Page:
...but Americans are starting to feel like a lost cause.
I went to a conference back in the midwest. I figured while I was out there I should hear from "middle America" so that I could "get in tune" with the average voter like the so-called enlightened tea party.
I struck up a few convos about politics. There was one main theme, "Well, we just can't afford to keep giving all these government handouts." Hm. Ok. I can see an argument for welfare and social food programs as "government handouts" but how the hell did social security and Medicare become such??!! They are "pay as you go" programs. It's a collective savings plan intended to purchase products that are difficult to finance as individuals - mainly, care for our aging population.
It's like this - say that you want to buy one of the those 300 inch, $30,000 TV sets special-order from Japan on the average American income ($54,000 for those who know more about the Bachelorette than the state of the economy). Shoot - that's just not possible. However, you happen to live in a big condo complex and have a lot of friends. Y'all start talking about this idea and decide it would be an awesome pool-side addition to the complex. So, 30 of you each contribute $1,000. And...voila! There's a giant TV for all to enjoy.
That's called "collectivism" and it's apparently something that spoiled Americans can't do anymore. I mean - what if John from condo 3B hung out in the pool all day watching the TV but I only got to watch it for 45 minutes each Saturday. Well, that wouldn't be fair would it? So what if John has terminal cancer and, therefore, has fewer years to enjoy the TV overall. Taken that way, my 45 minutes and John's all-day-for-two-years becomes somewhat equal. But there's a shred of logic in that - and logic escapes the average American.
So, we will soon cancel Medicare, social security, unemployment insurance, public healthcare programs, and public education. I decided to run some numbers to see what that "good economic policy" will cost the average American on that $54,000 salary. Here is what it would look like in our family:
1. We would take on a share of the care for 4 elderly persons in good health.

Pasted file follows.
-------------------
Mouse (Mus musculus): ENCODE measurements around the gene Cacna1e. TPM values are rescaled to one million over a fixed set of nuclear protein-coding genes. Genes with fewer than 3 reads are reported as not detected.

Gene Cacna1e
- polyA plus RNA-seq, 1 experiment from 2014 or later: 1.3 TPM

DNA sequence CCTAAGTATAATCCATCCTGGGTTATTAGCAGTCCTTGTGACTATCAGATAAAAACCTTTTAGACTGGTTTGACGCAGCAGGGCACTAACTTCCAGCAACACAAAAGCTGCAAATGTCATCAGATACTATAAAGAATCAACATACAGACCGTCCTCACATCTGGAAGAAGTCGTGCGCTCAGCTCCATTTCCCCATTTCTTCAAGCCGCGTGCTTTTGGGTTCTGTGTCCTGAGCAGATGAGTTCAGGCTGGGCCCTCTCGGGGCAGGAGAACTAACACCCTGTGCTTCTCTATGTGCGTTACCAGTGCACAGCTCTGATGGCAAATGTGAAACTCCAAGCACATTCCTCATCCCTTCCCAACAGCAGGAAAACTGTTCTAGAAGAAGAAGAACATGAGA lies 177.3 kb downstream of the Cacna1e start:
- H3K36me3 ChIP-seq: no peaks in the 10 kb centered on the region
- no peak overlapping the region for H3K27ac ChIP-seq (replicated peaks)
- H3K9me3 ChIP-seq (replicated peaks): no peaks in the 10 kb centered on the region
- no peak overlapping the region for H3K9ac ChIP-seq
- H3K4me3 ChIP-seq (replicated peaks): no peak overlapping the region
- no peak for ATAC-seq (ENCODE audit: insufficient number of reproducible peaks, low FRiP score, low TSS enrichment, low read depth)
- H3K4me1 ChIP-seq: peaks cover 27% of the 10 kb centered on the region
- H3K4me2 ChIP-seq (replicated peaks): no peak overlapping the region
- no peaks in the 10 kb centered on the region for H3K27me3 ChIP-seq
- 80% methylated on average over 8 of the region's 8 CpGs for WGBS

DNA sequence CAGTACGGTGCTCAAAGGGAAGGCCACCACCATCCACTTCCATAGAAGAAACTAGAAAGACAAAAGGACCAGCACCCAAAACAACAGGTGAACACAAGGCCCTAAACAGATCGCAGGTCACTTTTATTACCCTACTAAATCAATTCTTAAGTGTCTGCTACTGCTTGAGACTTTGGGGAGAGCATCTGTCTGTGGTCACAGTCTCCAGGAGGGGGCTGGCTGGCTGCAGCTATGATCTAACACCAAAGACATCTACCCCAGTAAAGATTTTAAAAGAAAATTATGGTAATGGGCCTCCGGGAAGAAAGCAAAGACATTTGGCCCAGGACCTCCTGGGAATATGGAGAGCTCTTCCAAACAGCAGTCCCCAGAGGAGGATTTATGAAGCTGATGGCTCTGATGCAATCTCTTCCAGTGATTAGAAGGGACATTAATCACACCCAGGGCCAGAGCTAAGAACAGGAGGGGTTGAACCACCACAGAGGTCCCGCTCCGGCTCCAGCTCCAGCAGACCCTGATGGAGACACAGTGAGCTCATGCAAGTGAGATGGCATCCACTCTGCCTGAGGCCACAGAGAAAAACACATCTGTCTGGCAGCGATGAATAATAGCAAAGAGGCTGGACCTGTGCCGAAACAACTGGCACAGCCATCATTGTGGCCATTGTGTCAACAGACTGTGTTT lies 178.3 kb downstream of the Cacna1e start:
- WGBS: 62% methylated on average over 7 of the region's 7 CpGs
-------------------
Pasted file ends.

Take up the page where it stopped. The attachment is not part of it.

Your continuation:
Between my husband and I, we have 9 siblings. However, only 5 of those families are in good enough financial standing to provide any assistance. With good budgeting, we could probably manage costs of $300 per person for food, gas, and other incidentals, which, shared among families would equal about $150 per month. The real killer is the loss of Medicare. Due to their age, all persons over 65 require "high risk" insurance. In California, the average cost of a high-risk private policy is $1200 per month per person. So, now each family needs to fork over $960 (without consideration of copays or prescription costs) for medical care. If you're keeping track, that's like paying an additional rent payment for each family - just to take care of our parents.
2. We would have to support unemployed family members.
We are relatively blessed - we only have 4 families impacted by unemployment currently. So, we would only have to take on the co-support of one family. That family has 4 members total. They move in to our 3-bedroom condo so that we can support them on less cash. However, they are now also without health coverage and no government support - so now we have another family health plan to pay (or we can let our nieces/nephews/brother/sister get sick and die). They are young and healthy, so a good plan will cost ~$800 per month. We also need to increase the family grocery budget by $150 per person, so that's a lovely $600 per month increase.
3. Education costs for children
The average private school in California charges $700 per month per child in tuition. We are lucky in our scenario as only two children require schooling - a mere $1400 per month increase in the family budget there!!
In case you got lost in the narrative, here is the simple breakdown:
Elder care (with healthcare): $1010
Unemployment assistance: $1400
We can continue with the current plan where we pay ~$1260 per month and get the majority of the above covered through collective bargaining PLUS all the other pesky amenities we enjoy as a result of paying a really minimal amount of taxes (including dependable electricity and water).
So, the whole tea party thing seems so ridiculously stupid to me. Talk about killing ourselves softly with a nice blunted spoon. We are up in arms about the economy but our solution is to force struggling American families to take on even more financial responsibility - without the help of collective bargaining.
In the meantime, we subsidize oil companies, corn growers, GE, and other profitable companies that shouldn't need our help. We also use our tax dollars to give bonuses to the wealthy (and permit them not to pay taxes at all) and under-the-table deals for private industrial projects in individual states. The bait and switch tactic of the tea party has worked its magic - we stopped looking for places where we didn't intend to spend money but are and started looking at things that the rich & powerful don't want to help us fund - like using our own money to support programs that benefit 99% of the population.
Here's something to ponder, America: If every person who made a million-dollar salary would agree to take a reasonable but large salary of $200,000 (that's 4x the average American income if you're keeping tabs), the business savings could fund anywhere from 10 to 40 additional workers. How is that for a long-term economic solution?